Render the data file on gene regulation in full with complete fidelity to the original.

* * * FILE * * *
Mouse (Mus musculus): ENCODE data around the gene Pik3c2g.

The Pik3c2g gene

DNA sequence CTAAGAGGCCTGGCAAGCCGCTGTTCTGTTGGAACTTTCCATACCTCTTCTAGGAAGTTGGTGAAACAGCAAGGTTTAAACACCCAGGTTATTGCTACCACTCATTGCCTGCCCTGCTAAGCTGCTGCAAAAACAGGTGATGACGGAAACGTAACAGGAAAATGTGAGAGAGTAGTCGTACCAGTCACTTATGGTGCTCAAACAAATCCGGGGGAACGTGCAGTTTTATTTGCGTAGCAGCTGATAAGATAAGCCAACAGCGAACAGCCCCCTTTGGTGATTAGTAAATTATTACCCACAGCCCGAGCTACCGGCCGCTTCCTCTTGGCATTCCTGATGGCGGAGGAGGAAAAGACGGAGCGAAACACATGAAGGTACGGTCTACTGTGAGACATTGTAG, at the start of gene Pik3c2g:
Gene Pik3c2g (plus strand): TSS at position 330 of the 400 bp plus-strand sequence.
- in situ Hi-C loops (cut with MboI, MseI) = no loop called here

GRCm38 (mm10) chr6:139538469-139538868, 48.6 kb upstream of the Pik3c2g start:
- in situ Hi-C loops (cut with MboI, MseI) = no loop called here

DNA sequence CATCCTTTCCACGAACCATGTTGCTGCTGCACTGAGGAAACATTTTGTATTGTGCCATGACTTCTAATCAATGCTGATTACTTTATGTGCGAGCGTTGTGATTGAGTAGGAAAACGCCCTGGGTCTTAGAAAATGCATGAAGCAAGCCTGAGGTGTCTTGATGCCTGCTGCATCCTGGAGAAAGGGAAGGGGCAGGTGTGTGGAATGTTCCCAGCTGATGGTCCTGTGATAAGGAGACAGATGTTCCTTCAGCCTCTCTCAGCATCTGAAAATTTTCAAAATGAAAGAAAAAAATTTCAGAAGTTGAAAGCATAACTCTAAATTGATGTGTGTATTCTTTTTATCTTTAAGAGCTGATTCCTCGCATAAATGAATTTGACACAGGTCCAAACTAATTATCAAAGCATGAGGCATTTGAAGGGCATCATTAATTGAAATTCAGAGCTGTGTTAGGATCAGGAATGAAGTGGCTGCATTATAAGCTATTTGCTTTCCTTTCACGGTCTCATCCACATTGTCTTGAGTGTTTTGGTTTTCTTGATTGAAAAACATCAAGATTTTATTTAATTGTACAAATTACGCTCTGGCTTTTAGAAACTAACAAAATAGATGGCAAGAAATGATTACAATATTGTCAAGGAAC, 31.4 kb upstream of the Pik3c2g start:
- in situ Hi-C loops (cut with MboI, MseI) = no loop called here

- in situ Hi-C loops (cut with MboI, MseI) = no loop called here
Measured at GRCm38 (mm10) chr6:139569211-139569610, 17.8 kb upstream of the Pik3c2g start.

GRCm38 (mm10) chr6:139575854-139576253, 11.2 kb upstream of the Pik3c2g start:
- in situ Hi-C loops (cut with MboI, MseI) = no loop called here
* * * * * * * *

Mouse (Mus musculus): ENCODE data around the gene Pik3c2g.

The Pik3c2g gene

DNA sequence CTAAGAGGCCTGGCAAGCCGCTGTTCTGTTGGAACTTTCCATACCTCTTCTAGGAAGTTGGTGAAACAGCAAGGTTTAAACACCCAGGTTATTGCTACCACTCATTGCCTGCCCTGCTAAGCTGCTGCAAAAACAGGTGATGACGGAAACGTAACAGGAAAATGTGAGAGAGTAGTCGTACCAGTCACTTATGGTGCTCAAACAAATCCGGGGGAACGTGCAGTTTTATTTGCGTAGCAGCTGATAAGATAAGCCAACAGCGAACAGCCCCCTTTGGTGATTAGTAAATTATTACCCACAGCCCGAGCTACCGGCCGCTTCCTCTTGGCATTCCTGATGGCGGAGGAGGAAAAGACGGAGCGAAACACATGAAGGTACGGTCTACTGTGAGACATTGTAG, at the start of gene Pik3c2g:
Gene Pik3c2g (plus strand): TSS at position 330 of the 400 bp plus-strand sequence.
- in situ Hi-C loops (cut with MboI, MseI) = no loop called here

GRCm38 (mm10) chr6:139538469-139538868, 48.6 kb upstream of the Pik3c2g start:
- in situ Hi-C loops (cut with MboI, MseI) = no loop called here

DNA sequence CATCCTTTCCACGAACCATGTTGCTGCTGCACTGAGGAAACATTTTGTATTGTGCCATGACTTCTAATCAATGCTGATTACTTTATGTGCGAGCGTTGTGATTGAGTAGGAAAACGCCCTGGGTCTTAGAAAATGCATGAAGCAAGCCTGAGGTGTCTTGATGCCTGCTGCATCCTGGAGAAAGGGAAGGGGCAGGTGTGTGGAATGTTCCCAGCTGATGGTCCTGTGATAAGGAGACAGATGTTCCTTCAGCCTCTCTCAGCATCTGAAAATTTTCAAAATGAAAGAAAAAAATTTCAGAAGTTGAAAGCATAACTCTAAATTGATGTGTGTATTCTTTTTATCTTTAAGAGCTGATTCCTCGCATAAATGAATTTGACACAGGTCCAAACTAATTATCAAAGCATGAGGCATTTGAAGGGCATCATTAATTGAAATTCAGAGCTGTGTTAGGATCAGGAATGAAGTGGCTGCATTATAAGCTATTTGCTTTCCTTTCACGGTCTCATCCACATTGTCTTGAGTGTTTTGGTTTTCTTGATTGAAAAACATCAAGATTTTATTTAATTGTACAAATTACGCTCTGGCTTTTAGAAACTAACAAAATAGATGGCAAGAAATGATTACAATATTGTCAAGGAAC, 31.4 kb upstream of the Pik3c2g start:
- in situ Hi-C loops (cut with MboI, MseI) = no loop called here

- in situ Hi-C loops (cut with MboI, MseI) = no loop called here
Measured at GRCm38 (mm10) chr6:139569211-139569610, 17.8 kb upstream of the Pik3c2g start.

GRCm38 (mm10) chr6:139575854-139576253, 11.2 kb upstream of the Pik3c2g start:
- in situ Hi-C loops (cut with MboI, MseI) = no loop called here